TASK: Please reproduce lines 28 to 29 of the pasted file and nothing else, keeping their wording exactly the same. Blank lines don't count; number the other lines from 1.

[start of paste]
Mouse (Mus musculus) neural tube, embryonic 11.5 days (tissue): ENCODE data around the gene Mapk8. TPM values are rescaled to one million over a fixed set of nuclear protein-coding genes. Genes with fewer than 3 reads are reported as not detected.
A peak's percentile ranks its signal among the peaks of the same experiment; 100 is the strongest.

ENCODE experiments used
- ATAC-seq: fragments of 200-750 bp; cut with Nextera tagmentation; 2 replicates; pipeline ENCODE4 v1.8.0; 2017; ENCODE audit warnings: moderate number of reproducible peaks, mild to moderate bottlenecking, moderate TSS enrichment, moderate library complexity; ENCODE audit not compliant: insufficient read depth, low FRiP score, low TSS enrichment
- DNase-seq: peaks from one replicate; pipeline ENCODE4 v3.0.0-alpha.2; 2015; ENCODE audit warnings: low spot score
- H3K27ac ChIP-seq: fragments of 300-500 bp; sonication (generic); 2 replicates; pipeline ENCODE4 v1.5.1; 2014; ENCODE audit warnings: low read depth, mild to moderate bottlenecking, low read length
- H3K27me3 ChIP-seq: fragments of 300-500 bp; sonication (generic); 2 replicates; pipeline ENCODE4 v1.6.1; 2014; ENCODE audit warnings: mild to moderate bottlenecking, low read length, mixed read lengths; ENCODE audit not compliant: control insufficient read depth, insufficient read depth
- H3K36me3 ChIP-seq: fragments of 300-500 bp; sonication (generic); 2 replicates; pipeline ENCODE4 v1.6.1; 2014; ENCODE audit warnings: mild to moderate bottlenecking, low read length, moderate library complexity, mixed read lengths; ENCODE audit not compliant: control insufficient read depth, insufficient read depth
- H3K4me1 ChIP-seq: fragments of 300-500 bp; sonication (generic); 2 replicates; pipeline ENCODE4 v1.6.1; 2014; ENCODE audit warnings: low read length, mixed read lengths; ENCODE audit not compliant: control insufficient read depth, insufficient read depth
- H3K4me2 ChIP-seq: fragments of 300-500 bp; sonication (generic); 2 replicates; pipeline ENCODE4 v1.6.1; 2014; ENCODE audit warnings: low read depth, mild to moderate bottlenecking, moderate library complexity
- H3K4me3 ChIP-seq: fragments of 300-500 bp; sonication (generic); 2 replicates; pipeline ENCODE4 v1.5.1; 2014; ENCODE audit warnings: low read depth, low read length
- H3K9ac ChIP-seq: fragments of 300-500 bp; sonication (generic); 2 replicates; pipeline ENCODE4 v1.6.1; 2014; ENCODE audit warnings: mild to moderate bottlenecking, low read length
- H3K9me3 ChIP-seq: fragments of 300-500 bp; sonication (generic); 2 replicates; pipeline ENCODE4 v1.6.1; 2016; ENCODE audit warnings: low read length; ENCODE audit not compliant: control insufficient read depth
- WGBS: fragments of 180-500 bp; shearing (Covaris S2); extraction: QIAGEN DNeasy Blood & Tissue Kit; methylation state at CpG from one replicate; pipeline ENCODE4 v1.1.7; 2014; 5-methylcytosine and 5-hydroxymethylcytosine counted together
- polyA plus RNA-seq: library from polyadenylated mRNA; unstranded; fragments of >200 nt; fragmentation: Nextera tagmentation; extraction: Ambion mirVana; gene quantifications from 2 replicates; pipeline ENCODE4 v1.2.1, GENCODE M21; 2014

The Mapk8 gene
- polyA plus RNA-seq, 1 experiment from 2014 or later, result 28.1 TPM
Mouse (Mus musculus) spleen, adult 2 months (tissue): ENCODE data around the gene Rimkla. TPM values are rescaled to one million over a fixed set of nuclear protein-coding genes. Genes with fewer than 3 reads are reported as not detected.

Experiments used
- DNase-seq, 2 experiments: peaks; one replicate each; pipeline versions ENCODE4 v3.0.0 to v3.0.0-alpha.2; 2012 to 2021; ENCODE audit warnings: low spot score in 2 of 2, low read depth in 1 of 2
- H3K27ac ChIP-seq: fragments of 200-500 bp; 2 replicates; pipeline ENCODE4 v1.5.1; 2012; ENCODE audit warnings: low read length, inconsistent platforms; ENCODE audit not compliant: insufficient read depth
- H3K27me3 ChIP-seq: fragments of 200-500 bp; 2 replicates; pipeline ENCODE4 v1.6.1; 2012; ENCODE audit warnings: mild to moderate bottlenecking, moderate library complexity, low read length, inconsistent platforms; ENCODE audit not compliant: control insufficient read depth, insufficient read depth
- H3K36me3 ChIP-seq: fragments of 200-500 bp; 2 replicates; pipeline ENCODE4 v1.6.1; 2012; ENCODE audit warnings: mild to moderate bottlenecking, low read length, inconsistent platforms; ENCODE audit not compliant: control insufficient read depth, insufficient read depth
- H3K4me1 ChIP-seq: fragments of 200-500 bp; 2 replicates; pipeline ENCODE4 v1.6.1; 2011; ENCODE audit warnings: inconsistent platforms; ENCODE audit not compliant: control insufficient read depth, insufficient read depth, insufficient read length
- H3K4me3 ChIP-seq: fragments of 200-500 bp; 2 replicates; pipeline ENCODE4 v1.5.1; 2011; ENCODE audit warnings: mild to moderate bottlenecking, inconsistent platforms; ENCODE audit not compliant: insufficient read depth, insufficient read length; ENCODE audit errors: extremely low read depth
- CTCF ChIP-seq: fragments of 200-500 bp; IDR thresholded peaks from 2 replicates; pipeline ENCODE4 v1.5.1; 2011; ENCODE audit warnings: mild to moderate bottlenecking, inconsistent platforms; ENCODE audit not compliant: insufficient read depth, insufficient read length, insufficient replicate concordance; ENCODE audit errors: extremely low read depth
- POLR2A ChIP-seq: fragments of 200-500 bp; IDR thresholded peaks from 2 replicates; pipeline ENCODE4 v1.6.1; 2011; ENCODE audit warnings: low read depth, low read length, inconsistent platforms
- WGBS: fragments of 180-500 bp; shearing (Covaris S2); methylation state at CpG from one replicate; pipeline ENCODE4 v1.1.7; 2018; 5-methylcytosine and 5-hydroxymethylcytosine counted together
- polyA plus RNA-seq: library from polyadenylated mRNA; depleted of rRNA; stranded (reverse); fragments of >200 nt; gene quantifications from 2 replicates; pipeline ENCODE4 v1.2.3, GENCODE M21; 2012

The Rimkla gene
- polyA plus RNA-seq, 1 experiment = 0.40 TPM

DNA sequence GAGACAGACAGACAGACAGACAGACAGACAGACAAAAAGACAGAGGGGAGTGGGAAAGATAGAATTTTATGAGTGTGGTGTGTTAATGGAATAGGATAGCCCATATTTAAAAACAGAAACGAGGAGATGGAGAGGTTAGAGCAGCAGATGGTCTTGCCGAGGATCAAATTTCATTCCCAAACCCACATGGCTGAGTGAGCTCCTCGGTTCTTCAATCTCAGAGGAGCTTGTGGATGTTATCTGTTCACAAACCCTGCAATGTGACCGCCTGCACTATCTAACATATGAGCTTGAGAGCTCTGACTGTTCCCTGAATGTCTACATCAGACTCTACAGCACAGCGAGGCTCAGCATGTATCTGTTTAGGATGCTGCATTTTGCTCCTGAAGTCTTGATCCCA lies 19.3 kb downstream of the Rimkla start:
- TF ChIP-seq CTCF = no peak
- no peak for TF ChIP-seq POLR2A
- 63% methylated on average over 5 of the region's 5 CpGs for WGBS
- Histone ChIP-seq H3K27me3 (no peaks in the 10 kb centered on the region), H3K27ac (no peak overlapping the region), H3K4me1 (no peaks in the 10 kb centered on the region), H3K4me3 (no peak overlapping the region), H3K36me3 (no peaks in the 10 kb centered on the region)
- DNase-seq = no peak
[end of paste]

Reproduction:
- WGBS: fragments of 180-500 bp; shearing (Covaris S2); methylation state at CpG from one replicate; pipeline ENCODE4 v1.1.7; 2018; 5-methylcytosine and 5-hydroxymethylcytosine counted together
- polyA plus RNA-seq: library from polyadenylated mRNA; depleted of rRNA; stranded (reverse); fragments of >200 nt; gene quantifications from 2 replicates; pipeline ENCODE4 v1.2.3, GENCODE M21; 2012